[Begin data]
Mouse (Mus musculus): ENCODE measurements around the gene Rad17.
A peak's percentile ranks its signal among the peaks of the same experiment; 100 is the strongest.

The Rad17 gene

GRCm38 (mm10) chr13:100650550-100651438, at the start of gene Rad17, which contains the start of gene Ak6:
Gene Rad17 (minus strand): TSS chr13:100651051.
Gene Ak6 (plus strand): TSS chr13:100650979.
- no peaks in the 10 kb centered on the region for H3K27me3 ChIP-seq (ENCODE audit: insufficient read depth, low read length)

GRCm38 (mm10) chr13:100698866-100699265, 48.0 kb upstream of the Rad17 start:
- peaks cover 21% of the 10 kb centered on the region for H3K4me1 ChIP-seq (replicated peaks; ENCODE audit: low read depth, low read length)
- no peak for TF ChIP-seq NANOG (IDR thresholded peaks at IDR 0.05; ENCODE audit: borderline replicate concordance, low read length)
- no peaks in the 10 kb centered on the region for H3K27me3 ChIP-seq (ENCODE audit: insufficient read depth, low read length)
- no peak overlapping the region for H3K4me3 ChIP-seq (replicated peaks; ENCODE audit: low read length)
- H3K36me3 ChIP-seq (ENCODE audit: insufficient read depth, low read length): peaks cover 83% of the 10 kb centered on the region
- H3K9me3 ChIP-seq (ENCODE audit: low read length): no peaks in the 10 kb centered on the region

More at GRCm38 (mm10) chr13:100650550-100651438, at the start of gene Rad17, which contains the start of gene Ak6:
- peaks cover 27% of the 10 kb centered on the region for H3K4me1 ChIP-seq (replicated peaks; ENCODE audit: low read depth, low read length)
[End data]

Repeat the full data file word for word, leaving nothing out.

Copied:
Mouse (Mus musculus): ENCODE measurements around the gene Rad17.
A peak's percentile ranks its signal among the peaks of the same experiment; 100 is the strongest.

The Rad17 gene

GRCm38 (mm10) chr13:100650550-100651438, at the start of gene Rad17, which contains the start of gene Ak6:
Gene Rad17 (minus strand): TSS chr13:100651051.
Gene Ak6 (plus strand): TSS chr13:100650979.
- no peaks in the 10 kb centered on the region for H3K27me3 ChIP-seq (ENCODE audit: insufficient read depth, low read length)

GRCm38 (mm10) chr13:100698866-100699265, 48.0 kb upstream of the Rad17 start:
- peaks cover 21% of the 10 kb centered on the region for H3K4me1 ChIP-seq (replicated peaks; ENCODE audit: low read depth, low read length)
- no peak for TF ChIP-seq NANOG (IDR thresholded peaks at IDR 0.05; ENCODE audit: borderline replicate concordance, low read length)
- no peaks in the 10 kb centered on the region for H3K27me3 ChIP-seq (ENCODE audit: insufficient read depth, low read length)
- no peak overlapping the region for H3K4me3 ChIP-seq (replicated peaks; ENCODE audit: low read length)
- H3K36me3 ChIP-seq (ENCODE audit: insufficient read depth, low read length): peaks cover 83% of the 10 kb centered on the region
- H3K9me3 ChIP-seq (ENCODE audit: low read length): no peaks in the 10 kb centered on the region

More at GRCm38 (mm10) chr13:100650550-100651438, at the start of gene Rad17, which contains the start of gene Ak6:
- peaks cover 27% of the 10 kb centered on the region for H3K4me1 ChIP-seq (replicated peaks; ENCODE audit: low read depth, low read length)